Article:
During sociosexual encounters, different brain mechanisms interact to orchestrate information about the salience of external stimuli along with the current physiological and environmental conditions in order to process these in an optimal manner. One candidate neural system involves the potential interplay between the medial preoptic nucleus (POM) and mesolimbic reward circuitry. We present here evidence indicating that projections originating from the POM play a modulatory role on the mesolimbic reward circuitry related to male sexual behavior in Japanese quail (Coturnix japonica). First, we used an asymmetrical inactivation strategy where POM and ventral tegmental area (VTA) were unilaterally inactivated via the GABAA agonist muscimol, either in an ipsilateral or contralateral fashion. Ipsilateral injections of muscimol had negligible effects on both appetitive and consummatory sexual behaviors. In contrast, contralateral injections significantly impaired appetitive sexual behaviors but had no clear effect on consummatory sexual behaviors. Next, we labeled cells projecting from the POM to the VTA by stereotaxic injection into VTA of the retrograde tracer biotinylated dextran amine (BDA). Two weeks later, brains from males who had been allowed to interact freely with a female (15 min) or kept as controls were collected and fixed for double immunohistochemical labeling of BDA and the immediate early gene Fos. More retrogradely labeled BDA cells in POM expressed Fos after sociosexual interactions than in control conditions. Overall, these findings provide novel evidence for the interplay between POM and VTA in the modulation of appetitive but not consummatory sexual behaviors. Schematic representation of the putative role of the projection from the medial POM to the VTA in the regulation of appetitive and consummatory sexual behaviors. Unilateral inactivation of POM and VTA on (1) ipsilateral sides has negligible effects on both aspects of sexual behaviors, whereas (2) contralateral inactivation disrupts appetitive sexual behaviors.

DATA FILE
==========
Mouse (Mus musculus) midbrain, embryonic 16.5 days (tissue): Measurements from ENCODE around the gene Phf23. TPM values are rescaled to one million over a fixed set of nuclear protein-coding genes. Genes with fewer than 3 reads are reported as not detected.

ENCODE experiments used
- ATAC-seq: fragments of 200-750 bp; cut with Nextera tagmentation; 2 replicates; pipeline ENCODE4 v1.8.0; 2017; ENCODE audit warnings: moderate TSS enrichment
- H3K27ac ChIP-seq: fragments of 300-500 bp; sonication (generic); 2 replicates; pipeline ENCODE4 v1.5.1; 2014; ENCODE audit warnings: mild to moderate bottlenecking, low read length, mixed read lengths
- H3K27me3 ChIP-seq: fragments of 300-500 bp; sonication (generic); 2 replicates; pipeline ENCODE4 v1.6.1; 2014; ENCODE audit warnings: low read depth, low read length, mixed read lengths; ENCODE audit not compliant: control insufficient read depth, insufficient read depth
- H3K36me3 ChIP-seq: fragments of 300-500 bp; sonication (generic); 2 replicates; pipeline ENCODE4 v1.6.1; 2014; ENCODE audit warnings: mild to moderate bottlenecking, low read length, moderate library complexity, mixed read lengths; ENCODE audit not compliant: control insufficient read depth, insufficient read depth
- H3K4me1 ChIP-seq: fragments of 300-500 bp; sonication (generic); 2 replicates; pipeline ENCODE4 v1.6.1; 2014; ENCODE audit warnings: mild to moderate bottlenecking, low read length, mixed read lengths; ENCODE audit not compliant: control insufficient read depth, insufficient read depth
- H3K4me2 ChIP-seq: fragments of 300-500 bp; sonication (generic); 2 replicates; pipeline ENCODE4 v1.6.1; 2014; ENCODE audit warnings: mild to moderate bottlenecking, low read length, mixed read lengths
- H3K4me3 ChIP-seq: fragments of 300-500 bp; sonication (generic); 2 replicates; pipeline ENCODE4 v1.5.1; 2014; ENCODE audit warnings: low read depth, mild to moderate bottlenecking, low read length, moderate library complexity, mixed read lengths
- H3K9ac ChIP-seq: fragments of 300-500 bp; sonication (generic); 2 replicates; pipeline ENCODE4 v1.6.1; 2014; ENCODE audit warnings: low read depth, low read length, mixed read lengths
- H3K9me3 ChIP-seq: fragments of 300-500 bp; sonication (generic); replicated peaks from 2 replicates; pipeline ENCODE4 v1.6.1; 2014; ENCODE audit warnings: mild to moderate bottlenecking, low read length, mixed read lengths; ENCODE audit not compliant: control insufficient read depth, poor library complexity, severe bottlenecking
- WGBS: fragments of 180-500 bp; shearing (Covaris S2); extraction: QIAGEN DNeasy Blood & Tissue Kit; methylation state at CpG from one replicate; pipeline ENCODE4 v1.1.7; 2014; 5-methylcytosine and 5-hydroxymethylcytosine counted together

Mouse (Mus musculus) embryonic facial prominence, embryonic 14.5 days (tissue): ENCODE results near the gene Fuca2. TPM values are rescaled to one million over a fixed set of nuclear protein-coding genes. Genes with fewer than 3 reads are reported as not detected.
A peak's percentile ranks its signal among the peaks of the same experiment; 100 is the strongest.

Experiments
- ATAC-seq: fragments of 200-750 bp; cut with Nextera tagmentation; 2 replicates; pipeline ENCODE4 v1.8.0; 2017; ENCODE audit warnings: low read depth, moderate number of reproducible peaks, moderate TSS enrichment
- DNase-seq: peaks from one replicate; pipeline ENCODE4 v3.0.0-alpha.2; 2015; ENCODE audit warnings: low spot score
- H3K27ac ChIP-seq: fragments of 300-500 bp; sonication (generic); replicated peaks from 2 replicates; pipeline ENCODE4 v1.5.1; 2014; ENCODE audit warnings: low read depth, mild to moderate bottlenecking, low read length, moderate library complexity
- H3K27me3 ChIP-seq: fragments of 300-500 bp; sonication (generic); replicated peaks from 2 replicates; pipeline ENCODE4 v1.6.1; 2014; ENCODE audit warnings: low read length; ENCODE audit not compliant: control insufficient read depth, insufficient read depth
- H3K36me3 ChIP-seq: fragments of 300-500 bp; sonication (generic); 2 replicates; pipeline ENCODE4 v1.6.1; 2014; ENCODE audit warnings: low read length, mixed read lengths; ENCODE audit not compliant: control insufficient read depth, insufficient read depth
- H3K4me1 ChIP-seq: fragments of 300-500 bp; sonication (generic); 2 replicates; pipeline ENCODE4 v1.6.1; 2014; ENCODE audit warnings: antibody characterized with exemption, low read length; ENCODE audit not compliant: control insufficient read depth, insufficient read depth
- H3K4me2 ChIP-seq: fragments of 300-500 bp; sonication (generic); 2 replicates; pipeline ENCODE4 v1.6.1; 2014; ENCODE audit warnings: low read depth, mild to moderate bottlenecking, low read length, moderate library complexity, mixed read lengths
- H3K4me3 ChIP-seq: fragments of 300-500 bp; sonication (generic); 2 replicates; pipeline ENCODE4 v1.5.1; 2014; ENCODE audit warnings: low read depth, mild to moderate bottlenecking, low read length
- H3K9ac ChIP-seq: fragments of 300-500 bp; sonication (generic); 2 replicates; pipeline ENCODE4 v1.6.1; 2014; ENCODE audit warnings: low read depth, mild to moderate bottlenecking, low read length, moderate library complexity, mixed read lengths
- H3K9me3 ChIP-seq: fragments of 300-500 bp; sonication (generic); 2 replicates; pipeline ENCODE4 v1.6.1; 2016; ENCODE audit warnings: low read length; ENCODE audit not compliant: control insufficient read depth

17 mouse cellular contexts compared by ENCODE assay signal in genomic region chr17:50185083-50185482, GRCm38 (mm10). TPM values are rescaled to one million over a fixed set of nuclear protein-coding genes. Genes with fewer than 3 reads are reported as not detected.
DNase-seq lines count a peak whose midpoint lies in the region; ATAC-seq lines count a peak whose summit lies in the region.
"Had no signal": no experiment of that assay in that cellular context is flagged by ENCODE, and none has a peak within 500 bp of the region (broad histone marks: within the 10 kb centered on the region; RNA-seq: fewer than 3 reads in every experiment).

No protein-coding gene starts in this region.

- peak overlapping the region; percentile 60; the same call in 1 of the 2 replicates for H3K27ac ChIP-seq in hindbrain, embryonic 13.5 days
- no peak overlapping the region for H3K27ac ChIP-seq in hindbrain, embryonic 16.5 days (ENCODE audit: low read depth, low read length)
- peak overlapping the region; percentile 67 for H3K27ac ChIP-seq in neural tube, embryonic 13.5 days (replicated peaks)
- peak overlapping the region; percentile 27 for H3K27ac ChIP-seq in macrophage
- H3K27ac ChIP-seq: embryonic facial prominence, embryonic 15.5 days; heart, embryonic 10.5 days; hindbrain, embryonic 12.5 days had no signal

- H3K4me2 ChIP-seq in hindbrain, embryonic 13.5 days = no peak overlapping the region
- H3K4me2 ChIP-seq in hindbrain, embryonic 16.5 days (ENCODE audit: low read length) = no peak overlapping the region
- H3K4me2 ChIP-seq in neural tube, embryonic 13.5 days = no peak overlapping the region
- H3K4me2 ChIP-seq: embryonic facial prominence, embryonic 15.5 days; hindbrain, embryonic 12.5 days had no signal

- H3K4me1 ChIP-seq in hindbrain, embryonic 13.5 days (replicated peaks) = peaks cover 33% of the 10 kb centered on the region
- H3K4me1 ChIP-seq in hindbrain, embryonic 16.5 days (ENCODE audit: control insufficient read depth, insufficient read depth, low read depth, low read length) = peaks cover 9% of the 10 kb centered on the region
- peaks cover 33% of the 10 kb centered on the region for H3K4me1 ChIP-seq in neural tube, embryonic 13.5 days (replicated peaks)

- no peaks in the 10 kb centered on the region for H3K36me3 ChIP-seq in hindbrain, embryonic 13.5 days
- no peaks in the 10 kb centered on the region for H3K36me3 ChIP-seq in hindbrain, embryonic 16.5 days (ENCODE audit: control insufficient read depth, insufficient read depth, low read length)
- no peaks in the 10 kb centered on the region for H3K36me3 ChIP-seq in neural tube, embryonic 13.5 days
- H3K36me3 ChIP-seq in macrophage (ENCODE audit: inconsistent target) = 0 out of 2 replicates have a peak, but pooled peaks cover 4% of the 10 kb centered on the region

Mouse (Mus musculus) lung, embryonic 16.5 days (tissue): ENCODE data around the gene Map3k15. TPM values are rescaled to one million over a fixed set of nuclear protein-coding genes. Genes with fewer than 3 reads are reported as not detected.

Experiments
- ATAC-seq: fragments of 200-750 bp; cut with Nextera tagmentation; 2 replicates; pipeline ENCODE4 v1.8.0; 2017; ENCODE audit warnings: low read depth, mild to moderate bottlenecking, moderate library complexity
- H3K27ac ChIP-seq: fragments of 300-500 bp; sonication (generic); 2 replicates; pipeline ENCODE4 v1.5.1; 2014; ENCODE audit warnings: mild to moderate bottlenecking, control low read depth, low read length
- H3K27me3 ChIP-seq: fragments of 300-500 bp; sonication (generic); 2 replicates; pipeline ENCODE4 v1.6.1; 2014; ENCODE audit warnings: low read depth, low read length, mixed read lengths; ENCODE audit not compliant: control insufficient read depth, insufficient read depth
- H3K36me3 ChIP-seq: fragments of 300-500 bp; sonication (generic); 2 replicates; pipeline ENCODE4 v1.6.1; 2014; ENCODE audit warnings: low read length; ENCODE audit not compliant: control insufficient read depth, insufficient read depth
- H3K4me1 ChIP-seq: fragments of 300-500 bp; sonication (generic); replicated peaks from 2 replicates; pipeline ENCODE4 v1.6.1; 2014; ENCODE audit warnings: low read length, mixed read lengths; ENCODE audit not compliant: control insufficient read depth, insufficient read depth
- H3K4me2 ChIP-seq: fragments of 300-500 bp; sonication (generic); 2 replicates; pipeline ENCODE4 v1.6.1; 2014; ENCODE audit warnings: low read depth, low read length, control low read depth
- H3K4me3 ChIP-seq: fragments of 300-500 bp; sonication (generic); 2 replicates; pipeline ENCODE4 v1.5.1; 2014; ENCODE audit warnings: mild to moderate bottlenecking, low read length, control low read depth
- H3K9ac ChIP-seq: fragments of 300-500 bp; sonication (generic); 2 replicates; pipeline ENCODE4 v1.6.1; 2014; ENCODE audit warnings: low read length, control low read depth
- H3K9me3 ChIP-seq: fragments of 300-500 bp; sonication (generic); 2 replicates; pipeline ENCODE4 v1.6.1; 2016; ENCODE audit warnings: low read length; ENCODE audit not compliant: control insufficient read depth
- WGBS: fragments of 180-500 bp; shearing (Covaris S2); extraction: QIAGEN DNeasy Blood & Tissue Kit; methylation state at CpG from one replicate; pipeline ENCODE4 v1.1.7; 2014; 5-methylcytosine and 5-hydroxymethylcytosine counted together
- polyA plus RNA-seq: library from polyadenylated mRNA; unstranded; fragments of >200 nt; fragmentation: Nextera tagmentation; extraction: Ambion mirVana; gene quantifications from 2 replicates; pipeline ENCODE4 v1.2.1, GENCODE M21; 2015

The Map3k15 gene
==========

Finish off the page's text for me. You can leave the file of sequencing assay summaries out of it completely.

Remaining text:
|Original language||English (US)|
|State||Published - Dec 20 2016|
- Medial preoptic nucleus
- Mesolimbic system
- Social behavior
- Sociosexual behavior
ASJC Scopus subject areas